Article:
I don’t know how therapists do it. Anytime I hear someone spew their problems, I want to shake them and simultaneously point to a list of step-by-step instructions saying, “here’s exactly what you need to do.” I don’t even know if that gut reaction could be swayed with money (probably not. #sorrynotsorry). All that to say, my counselor is a saint… and a life preserver! But mostly, a saint.
A few days ago, I walked out of her office and into the post-Labor Day sunshine with two sheets of paper – one, a wheel of emotions that aids in finding the root of experiences. Sure, I can talk through an issue for hours, but nothing makes it sink into my brain like a good visual.
I’ve had the wheel sitting on my desk during the week and occasionally I’ll find myself picking it up and tracing over the words the moment I make declarative statements like, “I’m just SO frustrated.” Only to find out, what I’m really feeling in the moment is anger.
As I’m trying to be more mindful with a SNAP practice, I recently took note of a few triggers that surfaced feelings of insignificance, rejection, and worthlessness. Color me SHOCKED when I traced my finger back to the root of all of these: fear.
“This feels wrong,” I admitted. “I’m not really scared of anything.” “But remember when you first came in to see me,” she countered. Of course, I knew what she was referring to: the mask I wear so people never see me sweat.
My mom and I talk quite a bit, but it’s mostly when one of us is driving. On the way home from my session, I called her. I’m never sure how deep anyone wants to dive into psych talk with me, but she asked if I’d had any ‘a-ha’ moments, anyway. “Sort of,” I responded. “I discovered something about myself. I’m just not sure what to do with it yet.”
Although I never feel actively scared, it appears my adult behavior has been crafted around a deep-seated fear of authenticity and vulnerability, and (true to an Enneagram 3) what everyone will think. And here I was feeling like I’d made serious strides after reading The Gifts of Imperfection.
When I closed the last chapter of The Road Back to You, I mostly sat with the feeling of “Cool cool cool. Now what?” I’d only hit the tip of the iceberg, so The Sacred Enneagram felt like the next logical (albeit slightly intimidating) read. There are chapters I’ve had to re-read because they leave me flailing in deep waters and there are other chapters where I go highlight crazy and feel all too seen.
The biggest takeaway over halfway through? We will always feel like beginners in our spiritual journeys. I can make leaps and bounds in knowing more about myself in relation to God today than I did yesterday and, at the same time, feel I know nothing. There’s a certain beauty in the mystery and tension of all this. I wish I could find a clear way to articulate that.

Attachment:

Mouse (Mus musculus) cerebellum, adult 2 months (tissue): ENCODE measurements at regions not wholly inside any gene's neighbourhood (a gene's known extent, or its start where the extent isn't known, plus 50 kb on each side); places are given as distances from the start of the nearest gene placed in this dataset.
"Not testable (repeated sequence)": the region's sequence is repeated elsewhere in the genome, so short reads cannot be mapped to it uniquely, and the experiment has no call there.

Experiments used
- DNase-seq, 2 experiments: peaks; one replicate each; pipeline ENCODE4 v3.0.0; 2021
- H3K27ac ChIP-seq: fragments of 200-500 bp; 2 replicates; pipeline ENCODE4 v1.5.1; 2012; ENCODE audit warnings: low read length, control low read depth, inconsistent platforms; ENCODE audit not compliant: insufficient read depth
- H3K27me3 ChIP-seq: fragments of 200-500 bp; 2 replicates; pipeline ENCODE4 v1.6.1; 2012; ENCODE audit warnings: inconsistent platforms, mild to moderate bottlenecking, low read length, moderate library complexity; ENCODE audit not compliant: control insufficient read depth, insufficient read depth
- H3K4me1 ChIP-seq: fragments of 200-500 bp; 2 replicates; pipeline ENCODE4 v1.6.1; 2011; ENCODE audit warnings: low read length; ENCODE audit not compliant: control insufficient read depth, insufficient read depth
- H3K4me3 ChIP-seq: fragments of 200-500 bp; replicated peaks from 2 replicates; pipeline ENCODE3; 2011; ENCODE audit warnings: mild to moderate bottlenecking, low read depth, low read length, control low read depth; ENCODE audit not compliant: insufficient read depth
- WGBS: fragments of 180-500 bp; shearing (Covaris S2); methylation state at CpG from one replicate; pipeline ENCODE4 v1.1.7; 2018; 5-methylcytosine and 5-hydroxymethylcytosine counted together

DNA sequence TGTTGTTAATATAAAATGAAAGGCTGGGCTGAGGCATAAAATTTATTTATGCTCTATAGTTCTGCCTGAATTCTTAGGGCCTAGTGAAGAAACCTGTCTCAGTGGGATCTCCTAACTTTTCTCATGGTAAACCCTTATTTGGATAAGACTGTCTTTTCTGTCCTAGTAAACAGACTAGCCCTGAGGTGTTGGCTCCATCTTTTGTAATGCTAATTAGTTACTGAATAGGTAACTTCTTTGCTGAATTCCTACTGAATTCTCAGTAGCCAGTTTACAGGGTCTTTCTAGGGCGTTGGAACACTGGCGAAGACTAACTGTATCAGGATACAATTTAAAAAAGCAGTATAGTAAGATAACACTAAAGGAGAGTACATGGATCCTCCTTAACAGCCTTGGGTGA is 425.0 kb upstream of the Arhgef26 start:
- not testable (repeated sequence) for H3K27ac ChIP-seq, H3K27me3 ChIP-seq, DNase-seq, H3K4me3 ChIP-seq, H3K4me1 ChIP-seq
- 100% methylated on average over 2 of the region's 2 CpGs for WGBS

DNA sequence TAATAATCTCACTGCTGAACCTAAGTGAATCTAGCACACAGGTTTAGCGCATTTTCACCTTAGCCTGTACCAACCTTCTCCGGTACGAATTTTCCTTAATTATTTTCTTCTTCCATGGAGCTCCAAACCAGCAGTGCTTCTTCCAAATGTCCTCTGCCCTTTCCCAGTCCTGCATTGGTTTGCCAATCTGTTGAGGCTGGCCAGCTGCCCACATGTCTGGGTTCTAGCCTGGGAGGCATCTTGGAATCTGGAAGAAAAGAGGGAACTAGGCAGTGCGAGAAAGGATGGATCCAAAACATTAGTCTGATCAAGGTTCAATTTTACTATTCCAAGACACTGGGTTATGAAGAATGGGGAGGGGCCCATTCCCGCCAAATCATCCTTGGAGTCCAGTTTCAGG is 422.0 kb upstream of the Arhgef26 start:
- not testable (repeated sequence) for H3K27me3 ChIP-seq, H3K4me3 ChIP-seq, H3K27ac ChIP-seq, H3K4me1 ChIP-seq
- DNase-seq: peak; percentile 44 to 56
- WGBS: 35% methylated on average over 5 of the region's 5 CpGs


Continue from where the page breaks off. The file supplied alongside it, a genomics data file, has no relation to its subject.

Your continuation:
Thankfully, author Christopher L. Heuertz did when he compared this journey to The Wizard of Oz.
It’s a one-way pilgrimage, a lot like Dorothy’s quest to find her way home… once she realizes she can’t get back to Kansas the way she came. And we know pilgrimages don’t end; they merely facilitate new beginnings. This new way of finding our way home is the first of a series of minor deaths to which we must submit. And it can be scary.— The Sacred Enneagram
There’s another piece I read about a pastor who spent the last days of his mother’s life accompanying her and sharing his profound thoughts on their journey:
“Life best lived is lived as a series of losses, a series of deaths. Death is not meant to be a one-time event at the end of life but, rather, a daily experience by which we learn to continually embrace the unknown, step into mystery, and release the need to control.”
Too morbid? I get how some might see it this way. To me though, I think of Romans 5:3-4 where Paul suggests we should glory in suffering because it produces perseverance; and perseverance produces character; and character, hope. In the same light, I recall how James 1:4 advises us to let perseverance finish its work so that we become mature and complete, lacking nothing.
Before I left my counselor’s office she shared how proud of me / excited for me she was, noting my willingness to dive right in. I made a Type 3 joke that I was just trying to check boxes to finish quickly. She started walking away, but not before tossing “it’s a journey…” over her shoulder.
Realistically, perseverance feels like a “left foot, right foot, breathe” situation, but Paul and James sound like smart men to me. Although even in agreement, I have to acknowledge the normalcy for the human condition getting stuck in the ruts the years have carved in our brains.
I still want to be recognized. I still want to be significant. I still want to be loved.
It’s not the feelings attached where the problems come in.
It’s the focus. It’s the motivation.
Fortunately, in the meantime, my family always pulls through. Over the past few weeks, I’ve received unsolicited texts from two of my aunts. I’m not sure what prompted them, but from being on the other side of promptings myself, I’ve learned those nudgings usually come at the most-needed times.
Hopefully, they will warm your heart as they warmed mine.
Write it on your heart that every day is the best day in the year. He is rich who owns the day, and no on owns the day who allows it to be invaded with fret and anxiety. Finish every day and be done with it. You have done what you could. Some blunders and absurdities, no doubt crept in. Forget them as soon as you can, tomorrow is a new day; begin it well and serenely, with too high a spirit to be cumbered with your old nonsense. This new day is too dear, with its hopes and invitations, to waste a moment on the yesterdays.— Ralph Waldo Emerson